From the Welsh tales of the Mabinogion we learn of King Bran whose name means Crow or Raven and his sister Branwen, whose name translates as Beautiful Raven. When Branwen’s husband, the king of Ireland, began mistreating her, King Bran gathered an army to rescue her. The war was terrible; many were killed; Bran was mortally wounded by a poisoned spear; Branwen died of a broken heart. Beautiful Raven’s journey of betrayal and heartbreak, one traveled with determination to find harmony, calls us to remember the importance of love, empathy, and determination. Call on Crow for help in dealing with adversity, in the development of will power and in being true to yourself.

Insight, Intuition, Fearlessness

Crow and Raven prefer living in open landscapes with trees nearby. It’s a common sight to see crows perched high in trees surveying the world around them. Crow says it’s time to see your own struggles from a higher perspective – time to access your inner wisdom. 

Crows are know to be fearless in protecting themselves.They gang up together to chase away large predators in aerial attacks called mobbing.

Crow encourages you to be fearless and bold.

The tale of King Bran illustrates another message from Crow – be ever watchful. Seeking a less painful death than one from poison, King Bran asked that his head be cut-off and buried at Gwynfryn (where the Tower of London now stands). Still today ravens are kept at the Tower of London, vigilant sentinels of protection. From this higher perspective Crow sees much. Crow calls you to be alert, with open eyes, to trust your intuition and insight will follow.

Magic, Intelligence, Wisdom,

Crow and Raven are undeniably smart – the only animals more intelligent are humans. Like humans, they have a highly developed forebrain where intelligence is regulated.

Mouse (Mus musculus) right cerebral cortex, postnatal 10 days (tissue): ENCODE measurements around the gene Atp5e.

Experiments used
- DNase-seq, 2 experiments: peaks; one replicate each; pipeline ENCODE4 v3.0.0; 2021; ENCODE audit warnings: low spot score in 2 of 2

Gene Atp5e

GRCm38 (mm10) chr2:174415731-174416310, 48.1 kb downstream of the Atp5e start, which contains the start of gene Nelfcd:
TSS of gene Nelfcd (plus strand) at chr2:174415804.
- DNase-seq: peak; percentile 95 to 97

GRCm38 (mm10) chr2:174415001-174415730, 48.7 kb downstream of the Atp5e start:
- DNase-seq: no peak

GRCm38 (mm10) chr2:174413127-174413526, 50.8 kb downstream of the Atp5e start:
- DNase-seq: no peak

Raven has been known to push rocks on people to protect their nests and to steal fish by pulling a fisherman’s line out of ice holes. Keen puzzle-solvers, some Crows even make tools.

Various Native American tribes recognized Crow’s intelligence, wearing crow feathers in their hair as a sign of respect. To many tribes crow is a messenger of destiny and magic and a symbol of transformation. The Cherokee place great value on Crow medicine which enhances our decision-making skills and allows us to embrace change. Crow reminds us that magic is everywhere and that a sharp wit, keen eye and wisdom will help you access that magic.

Communication, Trickster

Crows and Ravens are great communicators – emitting different sounds with different meanings and mimicking other noises and animal sounds. They also use gestures to communicate –  pointing with their beaks in the direction of hidden food.

The Norse God, Odin had two ravens, Hugin (thought) and Munin (memory) who traveled the world and brought messages back to Odin everyday

In Native American lore Crow and Raven are often depicted as playful and mischievous – even a trickster. They have been observed skiing down snow-covered roofs, playing keep-away with other animals and taunting other animals just for fun.

If you have become a little too stuffy or self-important Crow might be telling you to lighten-up and have some fun.